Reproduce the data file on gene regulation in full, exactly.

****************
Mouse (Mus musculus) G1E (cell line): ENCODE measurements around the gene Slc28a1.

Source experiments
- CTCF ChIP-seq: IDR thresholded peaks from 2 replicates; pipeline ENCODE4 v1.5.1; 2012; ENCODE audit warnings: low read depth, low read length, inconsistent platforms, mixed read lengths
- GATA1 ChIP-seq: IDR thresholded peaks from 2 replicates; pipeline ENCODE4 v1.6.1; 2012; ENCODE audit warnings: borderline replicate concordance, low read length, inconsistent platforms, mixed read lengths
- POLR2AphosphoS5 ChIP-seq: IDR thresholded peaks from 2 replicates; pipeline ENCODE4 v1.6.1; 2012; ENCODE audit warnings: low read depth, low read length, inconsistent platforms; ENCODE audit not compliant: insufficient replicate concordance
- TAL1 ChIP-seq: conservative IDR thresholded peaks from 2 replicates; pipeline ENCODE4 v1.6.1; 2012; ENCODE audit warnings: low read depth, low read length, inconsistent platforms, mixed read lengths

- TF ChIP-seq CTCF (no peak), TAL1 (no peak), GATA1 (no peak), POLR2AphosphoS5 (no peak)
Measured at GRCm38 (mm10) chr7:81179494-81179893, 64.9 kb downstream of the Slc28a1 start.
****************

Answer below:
Mouse (Mus musculus) G1E (cell line): ENCODE measurements around the gene Slc28a1.

Source experiments
- CTCF ChIP-seq: IDR thresholded peaks from 2 replicates; pipeline ENCODE4 v1.5.1; 2012; ENCODE audit warnings: low read depth, low read length, inconsistent platforms, mixed read lengths
- GATA1 ChIP-seq: IDR thresholded peaks from 2 replicates; pipeline ENCODE4 v1.6.1; 2012; ENCODE audit warnings: borderline replicate concordance, low read length, inconsistent platforms, mixed read lengths
- POLR2AphosphoS5 ChIP-seq: IDR thresholded peaks from 2 replicates; pipeline ENCODE4 v1.6.1; 2012; ENCODE audit warnings: low read depth, low read length, inconsistent platforms; ENCODE audit not compliant: insufficient replicate concordance
- TAL1 ChIP-seq: conservative IDR thresholded peaks from 2 replicates; pipeline ENCODE4 v1.6.1; 2012; ENCODE audit warnings: low read depth, low read length, inconsistent platforms, mixed read lengths

- TF ChIP-seq CTCF (no peak), TAL1 (no peak), GATA1 (no peak), POLR2AphosphoS5 (no peak)
Measured at GRCm38 (mm10) chr7:81179494-81179893, 64.9 kb downstream of the Slc28a1 start.